[concurrency-interest] DirectByteBuffers and reachabilityFence

Peter jini at zeus.net.au
Thu Dec 10 21:47:17 EST 2015

Would another workaround be to use a phantom reference  for the DBB?

The memory isn't reclaimed by gc until the phantom reference is cleared or becomes reachable.

The phantom reference queue functionality could be implemented in static methods and fields.  Classes aren't gc'd until all classes in a ClassLoader and the ClassLoader itself becomes reachable.

Just curious.



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  Include original message
---- Original message ----
From: Doug Lea <dl at cs.oswego.edu>
Sent: 11/12/2015 10:14:54 am
To: concurrency-interest at cs.oswego.edu
Subject: Re: [concurrency-interest] DirectByteBuffers and reachabilityFence

On 12/10/2015 07:56 AM, Andrew Haley wrote: 
> On 12/10/2015 12:51 PM, Vitaly Davidovich wrote: 
>> I can see a few reasons against extending `this` lifetime at this stage of 
>> java's life, but what were the objections last time(s) this came up? 
> Basically twofold.  Mostly efficiency, but also a reluctance to change 
> long-settled language semantics.  Making changes to something as 
> fundamental as this is always much tricker than people expect.  The 
> great advantage of reachabilityFence is that we can do it without a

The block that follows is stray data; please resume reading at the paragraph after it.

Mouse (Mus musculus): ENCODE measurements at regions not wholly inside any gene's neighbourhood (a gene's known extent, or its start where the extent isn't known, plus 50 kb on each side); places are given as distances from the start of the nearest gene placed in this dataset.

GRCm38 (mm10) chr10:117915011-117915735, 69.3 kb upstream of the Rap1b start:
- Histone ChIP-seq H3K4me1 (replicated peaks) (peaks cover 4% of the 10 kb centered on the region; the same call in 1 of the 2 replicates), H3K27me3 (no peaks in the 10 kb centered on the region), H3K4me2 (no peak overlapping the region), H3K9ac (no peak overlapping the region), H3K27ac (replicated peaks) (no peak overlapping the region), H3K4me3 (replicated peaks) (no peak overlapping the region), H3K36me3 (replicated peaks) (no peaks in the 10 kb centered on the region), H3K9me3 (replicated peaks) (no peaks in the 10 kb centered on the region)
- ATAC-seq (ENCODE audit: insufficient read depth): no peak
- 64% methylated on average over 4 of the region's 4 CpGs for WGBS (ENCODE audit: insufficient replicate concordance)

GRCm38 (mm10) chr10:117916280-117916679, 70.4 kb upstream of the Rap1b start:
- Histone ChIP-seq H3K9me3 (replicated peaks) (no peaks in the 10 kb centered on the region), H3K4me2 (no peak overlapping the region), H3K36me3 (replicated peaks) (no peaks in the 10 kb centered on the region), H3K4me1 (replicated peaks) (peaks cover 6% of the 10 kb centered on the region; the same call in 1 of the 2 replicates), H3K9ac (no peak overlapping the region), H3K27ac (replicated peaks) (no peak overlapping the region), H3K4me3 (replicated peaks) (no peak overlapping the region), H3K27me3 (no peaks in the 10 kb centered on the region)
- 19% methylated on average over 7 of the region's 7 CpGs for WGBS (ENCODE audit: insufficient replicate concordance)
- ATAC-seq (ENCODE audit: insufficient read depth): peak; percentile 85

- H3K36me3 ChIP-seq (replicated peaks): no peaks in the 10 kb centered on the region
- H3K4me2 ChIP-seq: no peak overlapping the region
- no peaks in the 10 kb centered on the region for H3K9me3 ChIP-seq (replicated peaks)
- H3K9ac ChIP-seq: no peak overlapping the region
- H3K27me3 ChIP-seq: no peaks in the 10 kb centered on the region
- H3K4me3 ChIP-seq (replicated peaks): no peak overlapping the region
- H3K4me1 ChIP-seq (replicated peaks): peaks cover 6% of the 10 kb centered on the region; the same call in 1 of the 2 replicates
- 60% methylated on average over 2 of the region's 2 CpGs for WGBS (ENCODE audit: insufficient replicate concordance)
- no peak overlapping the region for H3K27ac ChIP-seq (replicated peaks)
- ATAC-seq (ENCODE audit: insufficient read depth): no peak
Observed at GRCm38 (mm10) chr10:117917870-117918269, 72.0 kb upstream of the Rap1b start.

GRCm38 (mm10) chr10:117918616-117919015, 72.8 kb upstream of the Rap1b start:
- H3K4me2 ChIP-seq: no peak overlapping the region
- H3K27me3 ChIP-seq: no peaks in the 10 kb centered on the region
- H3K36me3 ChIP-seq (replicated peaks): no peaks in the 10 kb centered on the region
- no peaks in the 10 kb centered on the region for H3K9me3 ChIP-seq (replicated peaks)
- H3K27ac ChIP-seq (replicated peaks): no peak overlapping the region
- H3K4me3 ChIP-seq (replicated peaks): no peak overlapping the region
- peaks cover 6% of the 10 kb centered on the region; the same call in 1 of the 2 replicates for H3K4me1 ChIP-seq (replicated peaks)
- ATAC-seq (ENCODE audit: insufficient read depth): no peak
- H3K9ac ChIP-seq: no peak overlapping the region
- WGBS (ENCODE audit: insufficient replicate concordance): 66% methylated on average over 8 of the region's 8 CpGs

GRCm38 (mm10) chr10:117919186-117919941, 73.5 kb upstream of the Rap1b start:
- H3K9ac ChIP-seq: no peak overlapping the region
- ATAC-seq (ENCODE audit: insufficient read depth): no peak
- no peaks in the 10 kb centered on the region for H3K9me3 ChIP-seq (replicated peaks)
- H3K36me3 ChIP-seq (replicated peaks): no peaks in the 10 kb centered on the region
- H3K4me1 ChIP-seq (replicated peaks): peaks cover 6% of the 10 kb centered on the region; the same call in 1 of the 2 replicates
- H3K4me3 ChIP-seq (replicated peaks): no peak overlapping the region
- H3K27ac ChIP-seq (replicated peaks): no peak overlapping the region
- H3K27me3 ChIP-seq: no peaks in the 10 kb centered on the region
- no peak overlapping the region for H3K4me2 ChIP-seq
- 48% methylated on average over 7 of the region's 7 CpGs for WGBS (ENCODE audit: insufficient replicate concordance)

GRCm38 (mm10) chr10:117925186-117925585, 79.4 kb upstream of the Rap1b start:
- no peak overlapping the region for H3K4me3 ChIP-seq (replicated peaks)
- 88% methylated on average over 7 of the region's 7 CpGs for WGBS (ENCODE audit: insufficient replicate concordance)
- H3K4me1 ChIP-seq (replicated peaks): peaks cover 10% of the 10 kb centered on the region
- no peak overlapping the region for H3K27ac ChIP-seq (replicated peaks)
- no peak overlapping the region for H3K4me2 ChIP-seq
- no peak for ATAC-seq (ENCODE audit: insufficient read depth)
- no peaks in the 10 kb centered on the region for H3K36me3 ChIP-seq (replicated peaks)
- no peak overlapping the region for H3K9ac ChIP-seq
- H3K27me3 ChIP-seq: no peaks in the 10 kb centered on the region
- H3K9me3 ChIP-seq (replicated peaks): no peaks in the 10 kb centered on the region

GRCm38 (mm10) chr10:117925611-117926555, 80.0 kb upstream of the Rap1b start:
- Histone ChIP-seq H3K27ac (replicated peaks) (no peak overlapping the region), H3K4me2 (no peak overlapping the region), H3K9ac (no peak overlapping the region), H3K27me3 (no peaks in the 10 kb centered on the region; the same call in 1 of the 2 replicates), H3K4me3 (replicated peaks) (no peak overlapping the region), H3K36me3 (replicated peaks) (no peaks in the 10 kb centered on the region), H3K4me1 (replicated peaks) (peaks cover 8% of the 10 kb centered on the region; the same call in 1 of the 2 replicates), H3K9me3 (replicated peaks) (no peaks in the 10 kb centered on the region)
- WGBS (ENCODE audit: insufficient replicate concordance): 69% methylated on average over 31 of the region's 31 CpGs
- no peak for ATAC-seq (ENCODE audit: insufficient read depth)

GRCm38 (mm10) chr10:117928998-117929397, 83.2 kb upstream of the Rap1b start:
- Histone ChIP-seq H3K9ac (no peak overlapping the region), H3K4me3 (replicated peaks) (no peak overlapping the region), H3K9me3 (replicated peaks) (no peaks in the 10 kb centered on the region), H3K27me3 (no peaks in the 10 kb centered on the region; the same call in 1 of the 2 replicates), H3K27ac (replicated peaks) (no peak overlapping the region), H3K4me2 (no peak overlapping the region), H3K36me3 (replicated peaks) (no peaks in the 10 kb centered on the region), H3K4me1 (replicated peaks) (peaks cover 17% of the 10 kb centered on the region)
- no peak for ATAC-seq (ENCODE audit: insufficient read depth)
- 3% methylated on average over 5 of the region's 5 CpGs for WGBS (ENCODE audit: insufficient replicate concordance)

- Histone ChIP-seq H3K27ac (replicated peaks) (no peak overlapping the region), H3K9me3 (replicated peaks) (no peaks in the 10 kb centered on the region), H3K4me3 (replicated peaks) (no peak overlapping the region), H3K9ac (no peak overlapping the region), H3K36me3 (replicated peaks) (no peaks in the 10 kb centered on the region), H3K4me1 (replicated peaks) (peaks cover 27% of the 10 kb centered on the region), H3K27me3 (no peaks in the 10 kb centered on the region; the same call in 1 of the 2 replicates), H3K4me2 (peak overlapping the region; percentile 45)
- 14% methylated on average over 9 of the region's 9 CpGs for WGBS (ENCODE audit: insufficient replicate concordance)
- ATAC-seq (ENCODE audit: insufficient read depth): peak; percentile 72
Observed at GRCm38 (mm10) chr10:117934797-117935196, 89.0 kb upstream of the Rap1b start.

> lot of complex argument and politics. 

Like Andrew and others who have seen periodic protracted 
discussions of this issue over the past decade or so, I'm not 
too optimistic. 

But this is also one reason for considering a @Finalized annotation 
for fields (not classes!), that would give essentially this 
guarantee only in those cases it was requested. Compilers would 
translate methods/blocks accessing @Finalized field r 
(as in .. use(r); ...)  to  the equivalent of: 
   try { ... use(r); ... } finally { reachabilityFence(); } 

In the mean time, users can at least arrange this manually though. 
There is no reason to believe that the performance impact would 
be any different in manual vs automated forms, as long as some of 
us are willing to help hotspot minimize it. 


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